Redrawing the lines of congressional districts in California could end the terms of legislative sisters Linda Sanchez and Loretta Sanchez, and still leave the nation’s most-populous state with 35 Democrats in the House of Representatives, two more than it has now.
Paul Mitchell, a Democratic consultant in Sacramento who has studied draft maps on the website of the California Citizens Redistricting Commission, said 10 of the state’s 53 House members won’t be back in Washington after the November 2012 election. California’s congressional delegation is now 33 Democrats and 19 Republicans with one vacant seat that had been held by a Democrat.
“There’s definitely some losers,” Mitchell said in a telephone interview yesterday. “We’re not doing a district that inherits the old lines. We’re starting from scratch.”
The commission, which will release preliminary results on June 10, is an independent body approved by voters in 2008 to redraw districts with equal numbers of people that reflect population shifts, not taking account of current designs. Previously the state Legislature drew the lines, which are adjusted every 10 years.
“These are only staff drafts and will be redone after receiving input from the commission, but they do show the starting point,” Mitchell said.
Redistricting could spell trouble for the Sanchez sisters, two Democrats representing Southern California, Mitchell said.
Loretta Sanchez’s district in Orange County could be merged into that of Republican Dana Rohrabacher. Linda Sanchez may see her district southwest of Los Angeles blended with that of Laura Richardson, a black Democrat whose current constituents would be a majority in the new district.
Loretta, 51, and Linda, 42, are the first sisters to serve together in Congress. They co-wrote a 2008 book, “Dream in Color: How the Sanchez Sisters Are Making History in Congress.”
Loretta is more business-oriented, a member of the Blue Dog Coalition of Democrats who emphasize fiscal restraint. She is a senior member of the Armed Services and Homeland Security committees.
Linda, a former union official, has closer ties to organized labor. She is the top-ranking Democrat on the Ethics Committee, a thankless role responsible for policing the behavior of its members.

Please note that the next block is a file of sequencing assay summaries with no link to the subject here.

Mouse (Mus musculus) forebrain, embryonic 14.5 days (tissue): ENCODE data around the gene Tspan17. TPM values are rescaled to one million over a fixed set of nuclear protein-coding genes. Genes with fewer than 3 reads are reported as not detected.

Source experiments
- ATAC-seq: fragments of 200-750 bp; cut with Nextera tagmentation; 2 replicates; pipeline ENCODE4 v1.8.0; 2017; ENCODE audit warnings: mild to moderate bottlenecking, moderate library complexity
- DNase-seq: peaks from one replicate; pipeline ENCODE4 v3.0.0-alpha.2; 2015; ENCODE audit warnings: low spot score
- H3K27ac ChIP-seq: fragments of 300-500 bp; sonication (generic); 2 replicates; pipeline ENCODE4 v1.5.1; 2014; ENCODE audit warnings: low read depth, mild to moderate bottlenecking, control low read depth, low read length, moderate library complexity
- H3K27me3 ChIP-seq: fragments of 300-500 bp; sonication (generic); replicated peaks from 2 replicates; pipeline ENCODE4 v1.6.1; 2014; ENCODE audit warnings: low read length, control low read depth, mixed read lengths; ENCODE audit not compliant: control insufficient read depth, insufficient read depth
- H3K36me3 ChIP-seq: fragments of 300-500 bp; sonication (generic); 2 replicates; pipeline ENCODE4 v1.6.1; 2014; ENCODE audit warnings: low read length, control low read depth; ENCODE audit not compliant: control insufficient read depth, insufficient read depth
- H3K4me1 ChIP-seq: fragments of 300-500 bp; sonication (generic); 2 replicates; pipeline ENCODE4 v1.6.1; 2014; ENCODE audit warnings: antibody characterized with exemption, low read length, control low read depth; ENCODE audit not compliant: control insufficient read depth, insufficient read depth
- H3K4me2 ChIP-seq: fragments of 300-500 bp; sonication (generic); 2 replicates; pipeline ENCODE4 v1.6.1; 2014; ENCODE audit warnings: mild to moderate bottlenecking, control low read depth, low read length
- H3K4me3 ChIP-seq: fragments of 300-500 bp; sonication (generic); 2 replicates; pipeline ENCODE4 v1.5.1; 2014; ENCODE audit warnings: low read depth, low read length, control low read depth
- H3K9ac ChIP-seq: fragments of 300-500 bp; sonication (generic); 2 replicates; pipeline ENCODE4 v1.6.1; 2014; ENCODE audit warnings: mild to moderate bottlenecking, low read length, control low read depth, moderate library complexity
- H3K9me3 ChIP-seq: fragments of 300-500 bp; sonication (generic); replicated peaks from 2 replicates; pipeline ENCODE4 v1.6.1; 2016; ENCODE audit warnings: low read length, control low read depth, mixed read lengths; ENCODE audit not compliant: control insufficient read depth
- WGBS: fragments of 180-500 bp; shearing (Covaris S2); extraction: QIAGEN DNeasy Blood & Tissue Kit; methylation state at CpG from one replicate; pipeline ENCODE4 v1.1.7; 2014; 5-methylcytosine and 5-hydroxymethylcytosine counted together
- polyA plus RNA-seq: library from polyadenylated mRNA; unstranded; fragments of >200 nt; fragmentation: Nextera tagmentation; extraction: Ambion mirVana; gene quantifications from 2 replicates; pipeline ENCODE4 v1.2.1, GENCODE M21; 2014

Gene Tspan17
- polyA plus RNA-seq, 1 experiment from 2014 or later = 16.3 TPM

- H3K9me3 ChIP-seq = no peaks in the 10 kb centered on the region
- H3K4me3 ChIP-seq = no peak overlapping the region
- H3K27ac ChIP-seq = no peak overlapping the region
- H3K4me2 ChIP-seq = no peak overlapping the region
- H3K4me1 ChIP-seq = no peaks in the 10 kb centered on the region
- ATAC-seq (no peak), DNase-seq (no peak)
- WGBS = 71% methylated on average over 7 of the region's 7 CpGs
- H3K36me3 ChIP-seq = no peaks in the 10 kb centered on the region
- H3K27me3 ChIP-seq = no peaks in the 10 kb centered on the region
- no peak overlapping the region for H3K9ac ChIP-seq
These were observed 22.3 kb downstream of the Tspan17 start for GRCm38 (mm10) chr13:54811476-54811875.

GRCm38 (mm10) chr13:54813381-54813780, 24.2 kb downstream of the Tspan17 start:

When Democrats proposed alternatives to the Republicans’ budget blueprint, Linda Sanchez voted for the proposals of the Progressive Caucus and the Congressional Black Caucus. Loretta Sanchez voted against them.
Adrienne Watson, a spokeswoman for Loretta Sanchez, said in an e-mail that she couldn’t comment. Adam Hudson, a spokesman for Linda Sanchez, didn’t respond to an e-mail request for comment after business hours.
David Dreier, a Republican first elected in 1980, could find that his new district includes a majority of Latino voters, Mitchell said. His present territory snakes for 83 miles (134 kilometers) along the San Gabriel Mountains east of Los Angeles to include wealthy foothills communities and not those where the incomes of most residents are lower.
Jo Maney, a spokeswoman for Dreier, didn’t respond to an e-mail requesting comment after regular business hours.
Gary Miller, a Republican first elected in 1998 who serves on the House Financial Services Committee, may also see his district merged into more Democratic-leaning ones. Miller lives in the Los Angeles suburb of Diamond Bar.
Tony Quinn, a Republican editor of the California Target Book, a nonpartisan political guide, agreed with Mitchell’s analysis.
“Dreier and Miller are out of a district,” he said in a telephone interview. “There’s no place for them to run.”
While California added people at a slightly faster pace than the nation between 2000 and 2010, its 10 percent growth rate was the lowest in state history and failed to qualify it for a new congressional seat. Its population shifted, with greater growth in the inland areas than along the coast.
The redistricting commission will hold public hearings over the next two months and present final district maps by Aug. 15.